Lefthander Donovan Zsak (462) was originally committed to Virginia before the New Jersey native this summer made a late switch to Rutgers. He has a projectable 6-foot-3 frame and his fastball touches 95 mph with riding life. He pairs it with a good curveball and has exciting upside. Lefthander Grant Besser, a junior college transfer, is undersized at 5-foot-9 and isn’t overpowering but pounds the strike zone and is coming off a solid summer in the New England Collegiate League. He figures to take on a role in the bullpen. Righthander Andrew Goldman throws his fastball in the upper 80s and mixes in a good breaking ball.

UC Santa Barbara

Recruiting coordinator: Dylan Jones
Top recruit: Tyler Bremner, RHP (No. 123)

UCSB under coach Andrew Checketts has been the Big West’s top program both on the diamond and on the recruiting trail. This year’s recruiting class is again the conference’s best, with some premium talent on the mound and high-upside position players.

Bremner has a projectable 6-foot-3, 180-pound build and offers high-end upside. At his best, his fastball touches 95 mph, he shows feel for his changeup and can mix in a big curveball. He pounds the strike zone and has an easy delivery. He was young for the class and still needs to physically mature. As he does so, he has the potential to take a big step forward. Righthander Frank Camarillo also has a projectable look at 6-foot-4, 185 pounds and his fastball gets up to 94 mph. He throws both his fastball and breaking ball with a high spin rate. He was under the radar but has the tools to make a jump in college. Lefthander Barrett Hudson has a big, physical frame at 6-foot-5, 210 pounds and has advanced pitchability. He isn’t overpowering, throwing his fastball in the upper 80s, but he has good feel on the mound and some projection left. He’s also a talented hitter and could be a two-way player for the Gauchos.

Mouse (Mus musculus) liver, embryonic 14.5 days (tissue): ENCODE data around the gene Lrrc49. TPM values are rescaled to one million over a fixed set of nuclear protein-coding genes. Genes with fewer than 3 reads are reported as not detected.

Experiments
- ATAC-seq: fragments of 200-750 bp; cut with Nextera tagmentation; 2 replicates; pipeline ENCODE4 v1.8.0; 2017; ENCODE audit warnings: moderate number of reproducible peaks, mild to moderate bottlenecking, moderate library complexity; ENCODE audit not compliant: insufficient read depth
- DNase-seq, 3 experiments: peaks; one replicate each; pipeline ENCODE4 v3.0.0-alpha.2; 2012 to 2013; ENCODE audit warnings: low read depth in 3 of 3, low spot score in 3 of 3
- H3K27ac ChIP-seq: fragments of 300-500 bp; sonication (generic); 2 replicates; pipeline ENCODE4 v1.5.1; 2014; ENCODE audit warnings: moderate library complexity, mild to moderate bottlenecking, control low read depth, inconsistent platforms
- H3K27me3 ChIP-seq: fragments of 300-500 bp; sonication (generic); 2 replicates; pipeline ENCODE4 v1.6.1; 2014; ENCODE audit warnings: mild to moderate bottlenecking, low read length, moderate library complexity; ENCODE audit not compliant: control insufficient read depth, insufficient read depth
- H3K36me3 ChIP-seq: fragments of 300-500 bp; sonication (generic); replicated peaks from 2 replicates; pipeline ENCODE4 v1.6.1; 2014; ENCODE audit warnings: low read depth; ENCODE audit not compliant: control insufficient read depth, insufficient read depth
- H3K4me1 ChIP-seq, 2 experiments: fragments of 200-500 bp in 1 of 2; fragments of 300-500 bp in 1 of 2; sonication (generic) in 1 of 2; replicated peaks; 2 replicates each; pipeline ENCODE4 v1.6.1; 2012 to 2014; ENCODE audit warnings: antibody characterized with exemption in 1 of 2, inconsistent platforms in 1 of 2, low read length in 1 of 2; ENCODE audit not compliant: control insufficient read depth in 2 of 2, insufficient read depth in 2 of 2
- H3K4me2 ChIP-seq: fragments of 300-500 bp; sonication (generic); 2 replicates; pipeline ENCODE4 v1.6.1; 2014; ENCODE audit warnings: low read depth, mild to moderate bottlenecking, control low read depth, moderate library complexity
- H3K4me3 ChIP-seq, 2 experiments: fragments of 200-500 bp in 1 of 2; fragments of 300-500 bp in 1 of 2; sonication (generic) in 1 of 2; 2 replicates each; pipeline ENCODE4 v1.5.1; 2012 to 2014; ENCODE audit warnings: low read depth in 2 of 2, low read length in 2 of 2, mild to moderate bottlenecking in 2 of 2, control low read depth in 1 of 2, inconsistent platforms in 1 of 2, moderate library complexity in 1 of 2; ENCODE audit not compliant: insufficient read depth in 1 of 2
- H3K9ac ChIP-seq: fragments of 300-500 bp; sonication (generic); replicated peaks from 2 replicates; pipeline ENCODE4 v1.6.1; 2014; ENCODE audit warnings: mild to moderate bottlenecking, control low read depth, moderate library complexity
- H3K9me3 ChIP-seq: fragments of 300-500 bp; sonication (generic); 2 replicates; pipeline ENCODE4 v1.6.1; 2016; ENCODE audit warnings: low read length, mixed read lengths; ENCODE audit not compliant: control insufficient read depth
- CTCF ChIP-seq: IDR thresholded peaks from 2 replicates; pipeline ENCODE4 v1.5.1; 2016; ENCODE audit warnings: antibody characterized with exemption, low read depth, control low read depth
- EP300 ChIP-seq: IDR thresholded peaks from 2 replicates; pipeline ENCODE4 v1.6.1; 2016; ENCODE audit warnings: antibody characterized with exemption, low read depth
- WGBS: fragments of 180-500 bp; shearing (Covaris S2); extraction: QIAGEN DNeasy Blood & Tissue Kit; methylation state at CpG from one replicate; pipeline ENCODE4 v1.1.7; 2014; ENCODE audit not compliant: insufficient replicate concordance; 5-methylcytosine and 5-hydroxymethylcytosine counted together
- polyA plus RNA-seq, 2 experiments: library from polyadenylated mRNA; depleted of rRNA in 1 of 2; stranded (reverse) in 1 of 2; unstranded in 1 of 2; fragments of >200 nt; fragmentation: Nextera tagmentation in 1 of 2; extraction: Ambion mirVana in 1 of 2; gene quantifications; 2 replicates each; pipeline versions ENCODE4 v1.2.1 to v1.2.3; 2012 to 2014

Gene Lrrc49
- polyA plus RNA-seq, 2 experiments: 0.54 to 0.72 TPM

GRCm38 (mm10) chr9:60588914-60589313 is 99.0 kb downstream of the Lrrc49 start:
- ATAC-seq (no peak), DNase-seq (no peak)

Outfielder Jared Sundstrom (488), a junior college transfer, this summer led the California Collegiate League in home runs (15) and has a powerful righthanded swing. He has an exciting offensive profile—combining power, speed and bat control—and profiles as a right fielder. Jonah Sebring, also a junior college transfer, is an above-average runner and has a quick righthanded swing. His athleticism gives him defensive versatility and he could stay in the middle of the diamond. Shortstop Corey Nunez could be similar to former UCSB standout Clay Fisher. Nunez is a sound defender and has a good approach at the plate, though it may take some time for him to realize his offensive impact.

Virginia Tech

Recruiting coordinator: Kurt Elbin
Top recruit: Tommy Szczepanski, RHP (No. 256)

Virginia Tech had a breakthrough 2022, winning the ACC and advancing to super regionals. The Hokies now have a strong class arriving in Blacksburg, a group that should keep them rolling in 2023 and beyond.

Szczepanski was committed to Michigan before the coaching change in Ann Arbor and he was drafted in the 19th round by the Royals. When he didn’t sign, he committed to Virginia Tech and adds a high-upside arm to the class. Listed at 6-foot-4, 206 pounds, he has a tall, projectable build and touched 96 mph this spring. He combines that fastball with two promising breaking balls and while there’s still some rawness to his game to be worked out, his athleticism should help him improve in time. Griffin Stieg (459) has two-way ability as a righthander and outfielder, though it is on the mound where his upside is highest. He throws his fastball in the low 90s, touching 95 mph, and gets solid life on the pitch thanks to his low arm slot. He mixes in a breaking ball and changeup. He is a good athlete and offers righthanded power. Lefthander Andrew Sentlinger has a projectable build at 6-foot-2, 190 pounds and his fastball can reach the low 90s, though it typically sits in the 80s. He has good feel on the mound and is coming off a strong spring.

Brody Donay has a big frame at 6-foot-6, 215 pounds and a big arm. He’s tall for a catcher but has soft hands and throws well behind the plate. He offers big raw righthanded power and still has room to physically fill out. Infielder Garrett Michel has a quick lefthanded swing and big power potential. He has a good approach at the plate and fits well on the right side of the infield. Shortstop Clay Grady has plus speed and has the defensive skills to stay at shortstop. He’s a little undersized, but he has exciting offensive skills. Chris Sparber, a junior college transfer, has a powerful righthanded swing. He has the defensive versatility to catch or play an outfield corner.